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Grey is the colour of the DRS

The review system is still mired in controversy, as the Ian Bell reprieve and its fallout show

Sambit Bal

March 3, 2011

Comments: 158 | Text size: A | A

MS Dhoni calls for a referral when Ian Bell was struck on the pads by Yuvraj Singh, India v England, World Cup, Group B, Bangalore, February 27, 2011
What is more acceptable: errors by humans or those by machines? © Getty Images
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By some cosmic design, it was India's lot to be on the wrong end of one of the peculiarities of the Decision Review System (the "U" has been dropped in deference to the sentiments of the umpires) in the World Cup, to ignite the first umpiring controversy of the World Cup.

Ian Bell looked so out on the giant screen, he had started walking. Apparently none of the players - certainly neither MS Dhoni nor Andrew Strauss - were aware of the regulation that reprieved Bell, who was originally given not out to a leg-before appeal, a decision that was challenged by the Indians. Though the replays suggested the ball was heading towards middle stump, by rule this evidence wasn't deemed conclusive since the impact had been 2.5 metres down the wicket.

Do you have to read that all over again for it to make sense?

Now consider this: this regulation was apparently introduced on account of misgivings expressed about the tracking technology by the players.

Of course Dhoni should have known the rules, which are the same for every team, but his lament about the "adulteration of technology with human thinking" had a philosophical resonance to it. That it has led to a mild skirmish between the ICC and the BCCI is perhaps predictable, but it would be unfortunate if the issue snowballs into yet another instance of the Indian board trying to impose its might on global cricket.

It is ironic that the BCCI, and an influential section of Indian players, should be the biggest opponents of the review system, which owes its genesis to a few glaring errors in the Sydney Test in 2008, which a majority of Indians perceived as a miscarriage of justice.

And while it is unacceptable that the same form of the game should played under different regulations - as is done in Tests involving India, or those played in Pakistan, where the broadcaster is unable to afford the required technology - it shouldn't obscure the case that the DRS, which is still evolving, has some serious questions hanging over it.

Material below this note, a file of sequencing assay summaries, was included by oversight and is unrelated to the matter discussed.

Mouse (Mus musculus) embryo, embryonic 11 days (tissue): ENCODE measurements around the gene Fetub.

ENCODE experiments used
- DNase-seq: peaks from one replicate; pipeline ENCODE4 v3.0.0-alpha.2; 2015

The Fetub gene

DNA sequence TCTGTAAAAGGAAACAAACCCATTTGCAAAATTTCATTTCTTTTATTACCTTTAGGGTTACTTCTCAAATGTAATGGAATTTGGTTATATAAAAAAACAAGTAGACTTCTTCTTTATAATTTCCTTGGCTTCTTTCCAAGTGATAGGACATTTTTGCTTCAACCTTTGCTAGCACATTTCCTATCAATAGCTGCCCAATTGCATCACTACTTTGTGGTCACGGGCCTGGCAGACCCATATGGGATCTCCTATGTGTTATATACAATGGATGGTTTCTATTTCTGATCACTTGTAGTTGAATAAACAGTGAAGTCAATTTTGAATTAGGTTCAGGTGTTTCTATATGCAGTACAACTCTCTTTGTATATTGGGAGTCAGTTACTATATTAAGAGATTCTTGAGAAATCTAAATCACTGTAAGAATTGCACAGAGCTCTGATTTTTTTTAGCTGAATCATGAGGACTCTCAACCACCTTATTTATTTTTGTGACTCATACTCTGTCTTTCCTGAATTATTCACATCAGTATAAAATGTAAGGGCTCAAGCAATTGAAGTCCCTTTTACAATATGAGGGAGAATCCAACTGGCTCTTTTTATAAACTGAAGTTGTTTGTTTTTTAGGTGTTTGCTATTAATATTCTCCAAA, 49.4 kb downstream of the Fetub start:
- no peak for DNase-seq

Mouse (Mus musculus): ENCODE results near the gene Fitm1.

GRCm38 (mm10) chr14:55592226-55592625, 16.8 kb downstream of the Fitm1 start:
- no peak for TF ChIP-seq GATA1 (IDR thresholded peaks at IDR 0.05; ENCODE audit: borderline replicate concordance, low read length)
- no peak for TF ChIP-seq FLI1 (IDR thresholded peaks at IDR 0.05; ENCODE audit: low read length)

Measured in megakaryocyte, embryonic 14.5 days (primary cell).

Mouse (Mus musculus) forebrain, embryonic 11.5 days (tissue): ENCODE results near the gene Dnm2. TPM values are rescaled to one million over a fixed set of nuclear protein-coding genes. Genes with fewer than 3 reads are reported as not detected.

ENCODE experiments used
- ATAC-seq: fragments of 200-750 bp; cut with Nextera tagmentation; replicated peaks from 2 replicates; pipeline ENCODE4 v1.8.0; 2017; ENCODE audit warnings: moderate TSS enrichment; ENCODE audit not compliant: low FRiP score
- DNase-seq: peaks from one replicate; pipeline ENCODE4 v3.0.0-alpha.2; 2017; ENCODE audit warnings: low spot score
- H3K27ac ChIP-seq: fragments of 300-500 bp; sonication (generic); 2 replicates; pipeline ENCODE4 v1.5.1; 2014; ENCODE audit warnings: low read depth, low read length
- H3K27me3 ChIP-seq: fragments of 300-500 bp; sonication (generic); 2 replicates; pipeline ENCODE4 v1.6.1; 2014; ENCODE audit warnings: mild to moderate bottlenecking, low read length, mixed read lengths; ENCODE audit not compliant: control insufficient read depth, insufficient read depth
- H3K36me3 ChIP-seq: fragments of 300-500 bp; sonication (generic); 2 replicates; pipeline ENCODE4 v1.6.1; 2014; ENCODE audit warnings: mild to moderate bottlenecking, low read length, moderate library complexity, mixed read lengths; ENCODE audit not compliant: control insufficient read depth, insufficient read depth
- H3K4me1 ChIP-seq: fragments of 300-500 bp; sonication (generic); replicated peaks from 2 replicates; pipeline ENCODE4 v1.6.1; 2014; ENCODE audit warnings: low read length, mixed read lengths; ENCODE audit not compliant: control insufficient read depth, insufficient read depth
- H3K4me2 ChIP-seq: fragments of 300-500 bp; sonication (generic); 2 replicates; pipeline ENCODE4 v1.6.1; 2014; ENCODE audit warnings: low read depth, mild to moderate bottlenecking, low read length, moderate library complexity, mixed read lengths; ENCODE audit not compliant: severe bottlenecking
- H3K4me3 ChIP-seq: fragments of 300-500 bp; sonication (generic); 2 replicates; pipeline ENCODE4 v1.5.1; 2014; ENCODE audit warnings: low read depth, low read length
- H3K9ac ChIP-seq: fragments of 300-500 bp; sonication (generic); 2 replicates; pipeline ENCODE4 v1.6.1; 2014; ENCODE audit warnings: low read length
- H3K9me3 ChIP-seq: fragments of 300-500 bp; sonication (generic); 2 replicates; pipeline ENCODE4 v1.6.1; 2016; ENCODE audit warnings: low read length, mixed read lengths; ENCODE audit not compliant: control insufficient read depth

For the sake of clarity it is important to consider a couple of basic issues. What is the fundamental objective of the system? If man and machine are both liable are produce controversies, which kind are we more prepared to live with? What is more acceptable: mistakes produced by machines from which expect perfection, or from men whose fallibility is like our own?

The answer to the first question is straightforward. The review system was introduced to eliminate howlers of the kind seen in Sydney. But what it has led to instead is random, whimsical, and on many occasions ludicrous, challenges based on hope, desperation and sometimes just for the sake of it.

Anyone who has played or followed cricket seriously will agree that players and fans feel most aggrieved when mistakes to do with edges are made. When crowds are noisy, umpires are genuinely disadvantaged in this regard. But yet, a majority of challenges, in this World Cup and otherwise, have involved leg-before decisions. In some cases, blatantly wrong decisions have been corrected, but many cases have been marginal. The fundamental truth is that, given the predictive nature of the decision, both players and fans, however aggrieved they may feel at the time, are willing allow some latitude to the umpire. The machines are yet to convince anyone that they can, in absolute terms, separate black from white. There are challenges from the conditions, equipment, the men who operate the machines, and the distance between the point of impact and the stumps. Once we accept that grey exists, both in the case of man and machine, it comes down to a question of percentages. And what's more acceptable: errors by human or errors by machines.